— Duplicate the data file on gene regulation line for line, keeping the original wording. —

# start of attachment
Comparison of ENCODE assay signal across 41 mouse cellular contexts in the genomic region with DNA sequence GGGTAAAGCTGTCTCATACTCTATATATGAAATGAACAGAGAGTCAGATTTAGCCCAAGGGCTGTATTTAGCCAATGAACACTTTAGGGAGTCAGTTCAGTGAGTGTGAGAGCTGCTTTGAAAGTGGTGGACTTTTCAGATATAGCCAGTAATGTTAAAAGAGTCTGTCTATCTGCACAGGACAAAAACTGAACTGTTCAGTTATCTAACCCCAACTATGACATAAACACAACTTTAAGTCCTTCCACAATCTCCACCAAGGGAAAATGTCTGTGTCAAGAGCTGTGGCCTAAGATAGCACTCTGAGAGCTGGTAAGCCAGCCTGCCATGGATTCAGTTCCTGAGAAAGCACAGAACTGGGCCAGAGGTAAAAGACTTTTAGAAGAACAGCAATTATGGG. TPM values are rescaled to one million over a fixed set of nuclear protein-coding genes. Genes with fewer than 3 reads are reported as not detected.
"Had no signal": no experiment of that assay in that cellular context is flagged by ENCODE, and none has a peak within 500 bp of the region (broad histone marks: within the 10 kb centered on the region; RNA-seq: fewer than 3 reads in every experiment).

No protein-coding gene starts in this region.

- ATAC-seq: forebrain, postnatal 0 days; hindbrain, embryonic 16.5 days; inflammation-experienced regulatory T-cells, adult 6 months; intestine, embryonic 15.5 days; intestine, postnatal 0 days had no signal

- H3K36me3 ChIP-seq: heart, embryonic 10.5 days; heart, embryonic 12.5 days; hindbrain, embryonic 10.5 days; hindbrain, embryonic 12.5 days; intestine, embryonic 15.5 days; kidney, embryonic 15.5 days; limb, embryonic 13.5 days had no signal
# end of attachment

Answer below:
Comparison of ENCODE assay signal across 41 mouse cellular contexts in the genomic region with DNA sequence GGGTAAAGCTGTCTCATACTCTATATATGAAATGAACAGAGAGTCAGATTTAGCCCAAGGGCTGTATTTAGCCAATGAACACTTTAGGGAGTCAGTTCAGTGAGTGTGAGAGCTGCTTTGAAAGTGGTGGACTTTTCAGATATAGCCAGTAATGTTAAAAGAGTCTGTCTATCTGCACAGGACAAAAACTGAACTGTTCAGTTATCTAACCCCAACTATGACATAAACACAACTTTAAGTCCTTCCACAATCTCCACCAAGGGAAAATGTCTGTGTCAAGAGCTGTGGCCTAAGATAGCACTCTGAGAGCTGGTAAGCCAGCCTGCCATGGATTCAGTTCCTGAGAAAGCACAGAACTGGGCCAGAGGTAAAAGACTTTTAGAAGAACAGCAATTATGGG. TPM values are rescaled to one million over a fixed set of nuclear protein-coding genes. Genes with fewer than 3 reads are reported as not detected.
"Had no signal": no experiment of that assay in that cellular context is flagged by ENCODE, and none has a peak within 500 bp of the region (broad histone marks: within the 10 kb centered on the region; RNA-seq: fewer than 3 reads in every experiment).

No protein-coding gene starts in this region.

- ATAC-seq: forebrain, postnatal 0 days; hindbrain, embryonic 16.5 days; inflammation-experienced regulatory T-cells, adult 6 months; intestine, embryonic 15.5 days; intestine, postnatal 0 days had no signal

- H3K36me3 ChIP-seq: heart, embryonic 10.5 days; heart, embryonic 12.5 days; hindbrain, embryonic 10.5 days; hindbrain, embryonic 12.5 days; intestine, embryonic 15.5 days; kidney, embryonic 15.5 days; limb, embryonic 13.5 days had no signal